It used to be that you’d only see this warning on diet pills, weird vitamins and other things you’d ingest. This warning has worked so well at limiting liability that pretty much all useless products relating to health in any way shape or form now include the warning. Case in point, xZubi, the warning is in the smallest font at the bottom of the home page.
I find the easiest way to check for the warning is to search any suspect page for the phrase “evaluated by the FDA” (Firefox & Internet Explorer, press Control+F to search a page) . I hope this information helps you avoid wasting money or damaging your health, Happy New Year 2011.
A psychic in Belize made a claim that caused the believers to burn down a wildlife sanctuary, story here. This is an all to common problem with belief in imaginary powers, for more examples of problems caused by psychics see this page of the What’s the Harm web site.
Hat tip to PZ Myers, for pointing out this story.
Last night Frontline aired what I feel may go down as the most important documentary of 2010, The Vaccine War. An extremely well made documentary that is as unbiased and factual as possible, this is what I expect and nearly always get from Frontline. On the rare occasion I’ve seen where Frontline messes up, they quickly and thoroughly correct the mistake.
I feel this documentary is important not because it will likely end the problem of the anti-vaccine movement, although I really hope it will. It is important because if we keep heading down this road eventually the avoidance of vaccinations will cause unnecessary illness, pain and death. It may be twenty or more years from now but if it happens we’ll have this documentary to review and see who caused the problem. Then we can rightly blame the irresponsible parties (I’m looking at you, McCarthy, Handley, Fisher, Kennedy and the other out front denialists).
Check your local listing for re-broadcast times, watch the documentary online at PBS.org.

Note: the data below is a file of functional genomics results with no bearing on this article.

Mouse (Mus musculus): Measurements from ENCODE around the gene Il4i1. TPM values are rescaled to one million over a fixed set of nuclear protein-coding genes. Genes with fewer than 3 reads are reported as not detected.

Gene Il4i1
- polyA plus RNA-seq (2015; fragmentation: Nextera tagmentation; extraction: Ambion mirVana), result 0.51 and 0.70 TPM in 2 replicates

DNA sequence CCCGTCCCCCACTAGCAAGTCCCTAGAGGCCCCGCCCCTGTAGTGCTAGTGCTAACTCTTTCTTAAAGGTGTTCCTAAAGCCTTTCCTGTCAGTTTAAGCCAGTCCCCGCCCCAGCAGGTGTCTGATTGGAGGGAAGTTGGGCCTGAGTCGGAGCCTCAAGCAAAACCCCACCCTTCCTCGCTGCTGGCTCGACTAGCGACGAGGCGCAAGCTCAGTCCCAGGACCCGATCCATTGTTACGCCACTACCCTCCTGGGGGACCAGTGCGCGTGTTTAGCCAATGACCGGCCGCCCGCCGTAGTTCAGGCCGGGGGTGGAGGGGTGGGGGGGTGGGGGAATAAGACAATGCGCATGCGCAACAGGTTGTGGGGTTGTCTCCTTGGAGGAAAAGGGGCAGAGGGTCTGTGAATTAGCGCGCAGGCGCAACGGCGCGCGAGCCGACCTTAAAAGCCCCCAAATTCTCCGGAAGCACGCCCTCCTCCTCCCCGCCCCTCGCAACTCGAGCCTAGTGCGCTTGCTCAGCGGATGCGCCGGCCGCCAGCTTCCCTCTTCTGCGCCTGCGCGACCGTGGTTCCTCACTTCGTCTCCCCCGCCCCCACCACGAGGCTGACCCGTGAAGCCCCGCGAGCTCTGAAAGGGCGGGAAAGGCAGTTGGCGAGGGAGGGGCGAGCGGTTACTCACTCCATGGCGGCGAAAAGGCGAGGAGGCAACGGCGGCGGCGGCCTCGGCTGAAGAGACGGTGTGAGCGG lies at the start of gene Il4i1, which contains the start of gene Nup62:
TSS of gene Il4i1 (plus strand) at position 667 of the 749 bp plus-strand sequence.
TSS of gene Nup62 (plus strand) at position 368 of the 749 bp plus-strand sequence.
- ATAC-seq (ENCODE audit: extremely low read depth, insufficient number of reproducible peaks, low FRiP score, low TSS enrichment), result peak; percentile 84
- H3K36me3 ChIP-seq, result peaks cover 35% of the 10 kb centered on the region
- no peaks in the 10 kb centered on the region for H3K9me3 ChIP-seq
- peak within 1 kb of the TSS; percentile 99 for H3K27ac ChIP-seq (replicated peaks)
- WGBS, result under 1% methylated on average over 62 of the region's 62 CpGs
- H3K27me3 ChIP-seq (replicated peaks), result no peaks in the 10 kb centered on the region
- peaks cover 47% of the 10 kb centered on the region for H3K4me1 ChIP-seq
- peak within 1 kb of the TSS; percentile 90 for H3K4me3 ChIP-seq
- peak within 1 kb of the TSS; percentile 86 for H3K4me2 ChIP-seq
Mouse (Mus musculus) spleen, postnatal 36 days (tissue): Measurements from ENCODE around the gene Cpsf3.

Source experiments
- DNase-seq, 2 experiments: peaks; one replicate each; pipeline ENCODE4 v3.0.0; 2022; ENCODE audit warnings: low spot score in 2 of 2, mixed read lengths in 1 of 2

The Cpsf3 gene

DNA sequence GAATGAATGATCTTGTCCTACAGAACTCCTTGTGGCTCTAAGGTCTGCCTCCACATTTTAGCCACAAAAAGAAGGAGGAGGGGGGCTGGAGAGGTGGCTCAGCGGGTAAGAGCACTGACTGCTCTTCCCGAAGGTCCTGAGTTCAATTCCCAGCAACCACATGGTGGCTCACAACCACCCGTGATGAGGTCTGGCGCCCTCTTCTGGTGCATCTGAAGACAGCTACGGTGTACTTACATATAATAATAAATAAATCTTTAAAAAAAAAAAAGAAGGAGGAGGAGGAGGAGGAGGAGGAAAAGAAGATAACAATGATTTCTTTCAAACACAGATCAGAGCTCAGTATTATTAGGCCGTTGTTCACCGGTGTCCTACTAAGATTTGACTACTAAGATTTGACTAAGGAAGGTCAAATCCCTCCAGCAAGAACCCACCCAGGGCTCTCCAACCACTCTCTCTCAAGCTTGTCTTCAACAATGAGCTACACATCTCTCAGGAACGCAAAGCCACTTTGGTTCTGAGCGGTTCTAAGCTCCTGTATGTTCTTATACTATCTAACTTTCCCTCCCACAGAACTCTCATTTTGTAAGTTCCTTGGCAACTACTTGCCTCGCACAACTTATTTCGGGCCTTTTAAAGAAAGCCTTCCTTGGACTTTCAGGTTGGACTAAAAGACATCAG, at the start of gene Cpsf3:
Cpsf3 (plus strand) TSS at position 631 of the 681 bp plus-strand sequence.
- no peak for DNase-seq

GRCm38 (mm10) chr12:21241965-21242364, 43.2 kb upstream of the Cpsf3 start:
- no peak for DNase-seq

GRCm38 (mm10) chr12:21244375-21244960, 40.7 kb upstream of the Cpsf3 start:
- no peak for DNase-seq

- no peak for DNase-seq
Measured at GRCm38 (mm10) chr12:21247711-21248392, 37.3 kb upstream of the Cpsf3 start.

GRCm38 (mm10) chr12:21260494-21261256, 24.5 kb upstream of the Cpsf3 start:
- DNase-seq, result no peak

iBurst (Pty) Ltd. a wireless ISP in South Africa has tried a new strategy in overcoming tower installation objections due to claims of electromagnetic hypersensitivity. They turned the tower off completely without telling the neighbors for over a month and observed as the complaints of EHS continued. This proves conclusively, to anyone capable of the most basic critical thinking, that the tower is not the cause of the reported symptoms.
Unfortunately the neighbors still want to try to have a court shut down the tower showing that the neighbors aren’t thinking logically. The company did what is considered the gold standard in EMI/EMF effect testing by every regulatory agency, standards organization and decent engineer. Once you turn off the power to any transmitter, bringing the power output to zero, anything still happening is clearly not from that transmitter.
This incredibly simple and essentially infallible disconnect test is about as good as it gets. Many people should be familiar with this type of test from their own experience. The most common example I can think of is when you’re sitting in a parked car and hear a noise that seems to be coming from the engine. You turn off the engine and if the sound goes away the engine is the culprit, if the sound remains it’s not the engine. No functional human being should be able to deny the results of this test and the radio transmitter variation is just as reliable.
It is clear that EHS is a very real disorder but it is also very likely to be a psychogenic illness. Many studies and tests of EHS have been made over the past decades and the evidence points squarely at this being psychogenic. Sadly, as this iBurst case so clearly demonstrates, no matter how good the evidence is, some people refuse to believe and instead fall back on standard pseudoscience tactics.
Links to some full free access journal articles on this topic: